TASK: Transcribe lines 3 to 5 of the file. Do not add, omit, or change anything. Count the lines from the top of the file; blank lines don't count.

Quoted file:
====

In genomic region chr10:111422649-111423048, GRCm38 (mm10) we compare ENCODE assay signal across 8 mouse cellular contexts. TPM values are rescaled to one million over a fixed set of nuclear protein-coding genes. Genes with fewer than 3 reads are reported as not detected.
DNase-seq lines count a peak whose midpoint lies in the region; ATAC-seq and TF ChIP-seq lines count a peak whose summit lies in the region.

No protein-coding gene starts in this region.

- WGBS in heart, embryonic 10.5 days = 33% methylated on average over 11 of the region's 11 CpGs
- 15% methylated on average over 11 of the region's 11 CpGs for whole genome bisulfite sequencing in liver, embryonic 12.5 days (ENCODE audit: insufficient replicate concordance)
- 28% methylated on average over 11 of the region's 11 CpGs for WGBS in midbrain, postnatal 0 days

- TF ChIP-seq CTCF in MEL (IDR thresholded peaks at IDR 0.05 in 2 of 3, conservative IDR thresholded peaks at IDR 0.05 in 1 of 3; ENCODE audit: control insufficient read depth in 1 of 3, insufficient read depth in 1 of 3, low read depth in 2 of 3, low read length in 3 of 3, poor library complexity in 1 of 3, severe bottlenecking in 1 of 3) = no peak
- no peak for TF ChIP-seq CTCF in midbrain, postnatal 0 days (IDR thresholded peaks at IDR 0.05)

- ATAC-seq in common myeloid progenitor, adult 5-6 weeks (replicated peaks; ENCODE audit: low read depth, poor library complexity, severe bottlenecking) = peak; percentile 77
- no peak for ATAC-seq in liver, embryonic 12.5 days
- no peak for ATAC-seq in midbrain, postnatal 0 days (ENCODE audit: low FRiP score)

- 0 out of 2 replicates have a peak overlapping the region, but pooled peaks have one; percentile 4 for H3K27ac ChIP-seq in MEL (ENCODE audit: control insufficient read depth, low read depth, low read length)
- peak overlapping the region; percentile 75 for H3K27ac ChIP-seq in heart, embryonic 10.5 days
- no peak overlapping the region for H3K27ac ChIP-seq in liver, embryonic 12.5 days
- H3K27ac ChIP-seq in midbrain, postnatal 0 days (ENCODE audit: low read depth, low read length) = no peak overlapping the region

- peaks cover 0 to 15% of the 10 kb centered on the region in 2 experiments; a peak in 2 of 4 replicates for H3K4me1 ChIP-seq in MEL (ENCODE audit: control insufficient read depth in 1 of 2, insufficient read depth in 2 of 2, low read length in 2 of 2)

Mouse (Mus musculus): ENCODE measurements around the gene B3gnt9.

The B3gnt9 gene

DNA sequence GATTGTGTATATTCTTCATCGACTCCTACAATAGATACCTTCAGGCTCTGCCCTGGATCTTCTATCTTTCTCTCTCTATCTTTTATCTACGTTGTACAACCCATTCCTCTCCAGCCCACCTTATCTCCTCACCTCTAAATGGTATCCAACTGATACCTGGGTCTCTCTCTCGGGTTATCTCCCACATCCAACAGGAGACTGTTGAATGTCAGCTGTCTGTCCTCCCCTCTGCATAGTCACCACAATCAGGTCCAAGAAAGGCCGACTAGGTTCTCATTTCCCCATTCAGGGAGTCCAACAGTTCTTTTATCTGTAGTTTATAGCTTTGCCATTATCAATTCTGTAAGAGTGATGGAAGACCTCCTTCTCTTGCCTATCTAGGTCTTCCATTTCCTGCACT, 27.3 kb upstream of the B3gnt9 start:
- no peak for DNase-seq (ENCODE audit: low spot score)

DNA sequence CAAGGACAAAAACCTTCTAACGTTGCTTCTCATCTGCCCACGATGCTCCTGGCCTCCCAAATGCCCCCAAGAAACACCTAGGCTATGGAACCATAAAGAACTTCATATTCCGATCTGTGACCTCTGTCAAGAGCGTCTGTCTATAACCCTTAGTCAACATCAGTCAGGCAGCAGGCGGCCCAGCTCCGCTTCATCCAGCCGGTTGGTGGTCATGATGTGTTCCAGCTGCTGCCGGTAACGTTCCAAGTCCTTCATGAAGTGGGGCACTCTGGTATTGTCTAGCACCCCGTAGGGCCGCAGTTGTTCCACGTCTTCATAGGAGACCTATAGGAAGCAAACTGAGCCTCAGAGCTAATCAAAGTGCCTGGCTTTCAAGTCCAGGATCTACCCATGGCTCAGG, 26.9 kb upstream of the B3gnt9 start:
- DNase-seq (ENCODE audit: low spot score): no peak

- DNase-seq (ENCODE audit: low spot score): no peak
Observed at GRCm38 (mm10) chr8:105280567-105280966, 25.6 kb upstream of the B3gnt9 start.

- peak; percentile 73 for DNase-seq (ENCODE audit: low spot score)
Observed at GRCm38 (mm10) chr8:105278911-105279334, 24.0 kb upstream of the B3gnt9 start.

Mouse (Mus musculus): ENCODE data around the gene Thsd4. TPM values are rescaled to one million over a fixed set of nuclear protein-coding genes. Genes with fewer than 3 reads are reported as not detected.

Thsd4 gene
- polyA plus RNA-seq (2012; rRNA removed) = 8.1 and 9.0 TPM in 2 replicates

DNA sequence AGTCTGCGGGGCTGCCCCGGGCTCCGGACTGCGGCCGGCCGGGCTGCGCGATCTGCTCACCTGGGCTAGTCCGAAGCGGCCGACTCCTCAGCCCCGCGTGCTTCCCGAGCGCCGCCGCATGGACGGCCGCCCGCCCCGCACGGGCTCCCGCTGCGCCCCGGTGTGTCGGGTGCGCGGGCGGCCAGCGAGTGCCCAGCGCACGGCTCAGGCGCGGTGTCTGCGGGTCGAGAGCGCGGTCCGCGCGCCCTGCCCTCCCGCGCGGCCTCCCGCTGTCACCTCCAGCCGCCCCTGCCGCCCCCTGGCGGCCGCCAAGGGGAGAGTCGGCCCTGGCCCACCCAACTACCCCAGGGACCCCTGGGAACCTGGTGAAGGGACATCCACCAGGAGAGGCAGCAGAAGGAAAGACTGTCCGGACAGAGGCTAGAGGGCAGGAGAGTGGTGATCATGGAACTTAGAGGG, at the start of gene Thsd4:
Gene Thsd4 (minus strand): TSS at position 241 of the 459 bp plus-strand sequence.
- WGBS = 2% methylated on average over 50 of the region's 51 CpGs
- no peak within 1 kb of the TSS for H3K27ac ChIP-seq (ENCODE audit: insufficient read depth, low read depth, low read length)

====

No protein-coding gene starts in this region.

- WGBS in heart, embryonic 10.5 days = 33% methylated on average over 11 of the region's 11 CpGs
- 15% methylated on average over 11 of the region's 11 CpGs for whole genome bisulfite sequencing in liver, embryonic 12.5 days (ENCODE audit: insufficient replicate concordance)